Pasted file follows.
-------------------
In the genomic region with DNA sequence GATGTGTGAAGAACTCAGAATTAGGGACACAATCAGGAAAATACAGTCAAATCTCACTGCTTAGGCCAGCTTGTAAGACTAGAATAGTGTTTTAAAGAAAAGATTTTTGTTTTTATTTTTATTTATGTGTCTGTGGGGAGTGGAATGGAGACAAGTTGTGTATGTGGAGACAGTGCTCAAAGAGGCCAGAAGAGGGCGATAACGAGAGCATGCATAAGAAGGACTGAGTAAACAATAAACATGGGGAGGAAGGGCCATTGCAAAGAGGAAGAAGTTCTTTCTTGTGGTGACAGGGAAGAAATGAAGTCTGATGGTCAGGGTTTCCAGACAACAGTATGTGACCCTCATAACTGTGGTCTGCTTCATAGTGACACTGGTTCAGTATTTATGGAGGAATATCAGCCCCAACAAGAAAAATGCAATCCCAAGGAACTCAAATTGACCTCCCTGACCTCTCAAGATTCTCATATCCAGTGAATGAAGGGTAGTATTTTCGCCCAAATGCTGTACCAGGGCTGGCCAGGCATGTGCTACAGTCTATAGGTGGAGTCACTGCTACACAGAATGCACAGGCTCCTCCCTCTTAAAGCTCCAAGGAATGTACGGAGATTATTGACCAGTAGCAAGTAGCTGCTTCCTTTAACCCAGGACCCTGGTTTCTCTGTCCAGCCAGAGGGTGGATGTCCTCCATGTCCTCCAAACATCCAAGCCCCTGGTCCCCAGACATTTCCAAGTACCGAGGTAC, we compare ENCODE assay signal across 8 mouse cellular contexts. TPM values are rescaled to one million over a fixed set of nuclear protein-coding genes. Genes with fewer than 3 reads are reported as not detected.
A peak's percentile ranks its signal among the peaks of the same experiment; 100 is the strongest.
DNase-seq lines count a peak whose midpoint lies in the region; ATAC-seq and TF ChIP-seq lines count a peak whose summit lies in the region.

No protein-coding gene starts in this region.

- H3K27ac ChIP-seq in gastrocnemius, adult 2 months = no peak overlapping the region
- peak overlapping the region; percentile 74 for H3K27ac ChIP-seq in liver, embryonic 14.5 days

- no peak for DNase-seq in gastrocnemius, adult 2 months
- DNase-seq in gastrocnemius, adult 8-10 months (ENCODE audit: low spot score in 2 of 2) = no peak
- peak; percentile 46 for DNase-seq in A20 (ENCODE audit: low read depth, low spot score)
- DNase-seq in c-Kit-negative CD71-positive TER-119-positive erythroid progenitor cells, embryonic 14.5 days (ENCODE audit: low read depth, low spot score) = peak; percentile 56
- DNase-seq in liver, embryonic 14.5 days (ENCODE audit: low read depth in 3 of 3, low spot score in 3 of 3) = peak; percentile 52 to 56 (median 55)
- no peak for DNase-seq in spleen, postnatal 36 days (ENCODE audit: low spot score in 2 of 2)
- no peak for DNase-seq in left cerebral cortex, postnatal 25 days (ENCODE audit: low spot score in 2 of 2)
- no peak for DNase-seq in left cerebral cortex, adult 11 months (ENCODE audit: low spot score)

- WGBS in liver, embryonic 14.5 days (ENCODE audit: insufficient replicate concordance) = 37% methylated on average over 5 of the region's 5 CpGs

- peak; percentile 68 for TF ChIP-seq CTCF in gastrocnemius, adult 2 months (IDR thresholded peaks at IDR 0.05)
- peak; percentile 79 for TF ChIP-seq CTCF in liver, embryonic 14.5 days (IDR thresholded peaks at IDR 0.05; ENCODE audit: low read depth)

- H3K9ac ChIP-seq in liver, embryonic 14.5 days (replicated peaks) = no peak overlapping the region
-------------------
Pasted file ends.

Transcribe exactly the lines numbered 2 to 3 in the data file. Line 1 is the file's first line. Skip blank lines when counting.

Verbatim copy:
A peak's percentile ranks its signal among the peaks of the same experiment; 100 is the strongest.
DNase-seq lines count a peak whose midpoint lies in the region; ATAC-seq and TF ChIP-seq lines count a peak whose summit lies in the region.